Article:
Gov. Phil Bryant’s official call to bring lawmakers back to Jackson on Monday creates several big questions.
In addition to seeking passage of appropriations bills for the state transportation department, attorney general’s office and state-aid road office — three agencies whose fiscal year 2018 budgets were not resolved by the conclusion of the regular 2017 session — Bryant is proposing legislation that he says will increase the state’s ability to “maintain a balanced budget and healthy finances.” In a Facebook announcement of the call, Bryant estimated that the session would last one or two days.
Bryant’s proposed FORTIFY Act would require a multi-year financial plan from the Legislative Budget Office, which Bryant said credit rating agencies prefer written into law. The proposal also would raise the so-called rainy-day fund cap from 7.5 percent to 10 percent.
The call put to rest some speculation about what would and would not be considered during the session.
In early May, officials made it clear that a new education funding formula would not be included in the special session. Later in May, Bryant announced that his call would also not include the implementation of a lottery.
Absent from the governor’s agenda is a bond package, which fell victim to sniping between Lt. Gov. Tate Reeves and House Speaker Philip Gunn, particularly for construction projects at colleges and universities.
The House plan would have provided some funding for infrastructure repairs plus money for building projects at universities, colleges and community colleges. Specifically, the House version called for $47 million for the Institutions of Higher Learning, $25 million for community colleges, $22 million for state agencies to use on capital funding and needs and $40 million for bridges.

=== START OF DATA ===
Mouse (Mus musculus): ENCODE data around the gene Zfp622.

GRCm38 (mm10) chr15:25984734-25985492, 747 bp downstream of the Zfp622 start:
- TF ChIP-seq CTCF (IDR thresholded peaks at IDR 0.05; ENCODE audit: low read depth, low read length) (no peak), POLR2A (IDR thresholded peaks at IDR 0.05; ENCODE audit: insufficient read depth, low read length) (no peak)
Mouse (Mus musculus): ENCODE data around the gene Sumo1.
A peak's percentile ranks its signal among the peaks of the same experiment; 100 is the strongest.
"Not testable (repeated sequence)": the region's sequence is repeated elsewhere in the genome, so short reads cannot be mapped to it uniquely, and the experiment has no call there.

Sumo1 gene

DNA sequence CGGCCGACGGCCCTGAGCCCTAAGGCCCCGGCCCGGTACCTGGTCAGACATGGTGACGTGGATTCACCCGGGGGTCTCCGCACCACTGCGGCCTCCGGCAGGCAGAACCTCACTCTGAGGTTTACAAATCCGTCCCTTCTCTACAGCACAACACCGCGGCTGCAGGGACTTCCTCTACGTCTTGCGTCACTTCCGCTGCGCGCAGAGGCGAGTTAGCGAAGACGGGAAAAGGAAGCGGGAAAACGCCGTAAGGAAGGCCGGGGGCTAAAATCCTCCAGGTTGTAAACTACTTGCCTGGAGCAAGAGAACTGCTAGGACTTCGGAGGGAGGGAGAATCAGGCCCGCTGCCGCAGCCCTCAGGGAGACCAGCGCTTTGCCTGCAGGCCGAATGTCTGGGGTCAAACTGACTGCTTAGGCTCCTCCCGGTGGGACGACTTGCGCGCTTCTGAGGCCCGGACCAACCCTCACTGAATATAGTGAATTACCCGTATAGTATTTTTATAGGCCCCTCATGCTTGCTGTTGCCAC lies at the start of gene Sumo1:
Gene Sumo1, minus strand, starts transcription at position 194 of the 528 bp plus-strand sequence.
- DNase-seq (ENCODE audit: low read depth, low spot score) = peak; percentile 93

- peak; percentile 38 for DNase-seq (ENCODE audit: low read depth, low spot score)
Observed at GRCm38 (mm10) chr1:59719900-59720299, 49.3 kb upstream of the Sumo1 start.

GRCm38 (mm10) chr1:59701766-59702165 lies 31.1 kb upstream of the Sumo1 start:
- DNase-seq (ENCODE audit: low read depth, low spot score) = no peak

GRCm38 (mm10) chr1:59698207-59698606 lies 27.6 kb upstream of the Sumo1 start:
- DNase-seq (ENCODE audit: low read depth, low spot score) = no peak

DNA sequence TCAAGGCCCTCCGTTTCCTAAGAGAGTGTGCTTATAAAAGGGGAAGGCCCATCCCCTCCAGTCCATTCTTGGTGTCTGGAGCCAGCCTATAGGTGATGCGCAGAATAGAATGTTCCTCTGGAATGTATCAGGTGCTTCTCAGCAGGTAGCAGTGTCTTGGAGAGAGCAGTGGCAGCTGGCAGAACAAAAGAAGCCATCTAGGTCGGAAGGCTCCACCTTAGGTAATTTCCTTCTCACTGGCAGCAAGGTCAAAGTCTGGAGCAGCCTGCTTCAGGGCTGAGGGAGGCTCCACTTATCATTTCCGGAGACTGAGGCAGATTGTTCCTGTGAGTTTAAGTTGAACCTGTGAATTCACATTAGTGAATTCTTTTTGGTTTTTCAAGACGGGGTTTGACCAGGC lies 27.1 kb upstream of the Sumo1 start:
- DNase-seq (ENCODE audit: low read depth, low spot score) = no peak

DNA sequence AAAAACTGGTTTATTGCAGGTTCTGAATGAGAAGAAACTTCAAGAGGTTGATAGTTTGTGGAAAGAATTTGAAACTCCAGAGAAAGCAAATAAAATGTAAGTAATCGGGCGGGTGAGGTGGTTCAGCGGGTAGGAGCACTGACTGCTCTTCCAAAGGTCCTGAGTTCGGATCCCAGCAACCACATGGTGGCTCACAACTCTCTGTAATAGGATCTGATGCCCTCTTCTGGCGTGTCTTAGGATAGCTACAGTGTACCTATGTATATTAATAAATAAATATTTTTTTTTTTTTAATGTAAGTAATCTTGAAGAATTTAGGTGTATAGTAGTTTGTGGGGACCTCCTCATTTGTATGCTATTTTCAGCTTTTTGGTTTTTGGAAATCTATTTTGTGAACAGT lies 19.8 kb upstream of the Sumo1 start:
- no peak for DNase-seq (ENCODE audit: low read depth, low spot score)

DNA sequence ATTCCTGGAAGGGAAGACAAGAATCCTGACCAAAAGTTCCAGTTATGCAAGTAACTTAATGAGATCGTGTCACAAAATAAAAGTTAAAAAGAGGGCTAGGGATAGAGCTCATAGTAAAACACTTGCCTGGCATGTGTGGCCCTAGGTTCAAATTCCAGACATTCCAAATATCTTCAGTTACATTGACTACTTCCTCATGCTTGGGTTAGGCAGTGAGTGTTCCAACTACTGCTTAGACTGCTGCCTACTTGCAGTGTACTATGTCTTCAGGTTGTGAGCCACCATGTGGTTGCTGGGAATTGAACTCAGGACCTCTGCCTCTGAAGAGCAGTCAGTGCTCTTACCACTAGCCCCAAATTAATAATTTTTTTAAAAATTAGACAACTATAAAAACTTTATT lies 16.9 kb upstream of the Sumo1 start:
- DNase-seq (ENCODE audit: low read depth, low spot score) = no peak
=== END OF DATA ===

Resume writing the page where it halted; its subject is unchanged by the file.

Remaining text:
The Senate version would have provided about $50 million for infrastructure and up to $70 million for the Institutions of Higher Learning and community colleges.
As of late Friday, state officials had no information or were not talking about funding college and university projects.
Sen. Josh Harkins, R-Flowood and chairman of the Senate Colleges and Universities Committee, said he planned to speak with members of Bryant’s staff.
“We set out a plan at the beginning of the term that they (universities) can make their arrangements on. When we don’t have a bond bill, to take that out for underneath them, it’s tough,” Harkins said.
Bryant’s office did not immediately respond to a question about institutions of higher learning bond funding late Friday afternoon.
The governor did say action taken during the special session could be met with approval from credit rating agencies. Raising the cap on the rainy-day fund, ending the practice of using projected cash balances for budget projections and eliminating the budget contingency fund would be welcomed by rating agencies.
The governor also wants legislators to clarify the so-called sweeps bill passed in 2016 to include “several technical amendments” to, among other things, allow agencies to spend federal funds on utilities and technology.